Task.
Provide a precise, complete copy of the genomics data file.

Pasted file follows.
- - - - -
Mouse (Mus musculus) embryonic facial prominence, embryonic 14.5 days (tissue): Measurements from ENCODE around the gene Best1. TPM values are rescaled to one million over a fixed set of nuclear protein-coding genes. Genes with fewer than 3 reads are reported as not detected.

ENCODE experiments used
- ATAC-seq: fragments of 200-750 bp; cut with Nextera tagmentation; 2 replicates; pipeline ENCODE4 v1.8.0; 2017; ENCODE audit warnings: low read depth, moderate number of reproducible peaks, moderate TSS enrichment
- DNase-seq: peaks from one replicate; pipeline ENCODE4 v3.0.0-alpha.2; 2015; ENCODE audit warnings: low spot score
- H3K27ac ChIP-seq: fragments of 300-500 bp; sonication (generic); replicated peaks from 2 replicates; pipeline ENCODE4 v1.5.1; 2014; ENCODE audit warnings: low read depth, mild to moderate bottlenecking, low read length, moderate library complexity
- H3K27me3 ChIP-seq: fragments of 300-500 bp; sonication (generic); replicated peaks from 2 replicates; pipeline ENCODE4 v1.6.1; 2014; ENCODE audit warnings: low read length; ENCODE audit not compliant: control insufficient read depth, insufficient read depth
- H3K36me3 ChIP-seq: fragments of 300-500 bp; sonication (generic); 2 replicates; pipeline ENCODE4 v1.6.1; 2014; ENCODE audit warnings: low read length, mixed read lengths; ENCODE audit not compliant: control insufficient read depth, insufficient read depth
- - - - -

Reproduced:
Mouse (Mus musculus) embryonic facial prominence, embryonic 14.5 days (tissue): Measurements from ENCODE around the gene Best1. TPM values are rescaled to one million over a fixed set of nuclear protein-coding genes. Genes with fewer than 3 reads are reported as not detected.

ENCODE experiments used
- ATAC-seq: fragments of 200-750 bp; cut with Nextera tagmentation; 2 replicates; pipeline ENCODE4 v1.8.0; 2017; ENCODE audit warnings: low read depth, moderate number of reproducible peaks, moderate TSS enrichment
- DNase-seq: peaks from one replicate; pipeline ENCODE4 v3.0.0-alpha.2; 2015; ENCODE audit warnings: low spot score
- H3K27ac ChIP-seq: fragments of 300-500 bp; sonication (generic); replicated peaks from 2 replicates; pipeline ENCODE4 v1.5.1; 2014; ENCODE audit warnings: low read depth, mild to moderate bottlenecking, low read length, moderate library complexity
- H3K27me3 ChIP-seq: fragments of 300-500 bp; sonication (generic); replicated peaks from 2 replicates; pipeline ENCODE4 v1.6.1; 2014; ENCODE audit warnings: low read length; ENCODE audit not compliant: control insufficient read depth, insufficient read depth
- H3K36me3 ChIP-seq: fragments of 300-500 bp; sonication (generic); 2 replicates; pipeline ENCODE4 v1.6.1; 2014; ENCODE audit warnings: low read length, mixed read lengths; ENCODE audit not compliant: control insufficient read depth, insufficient read depth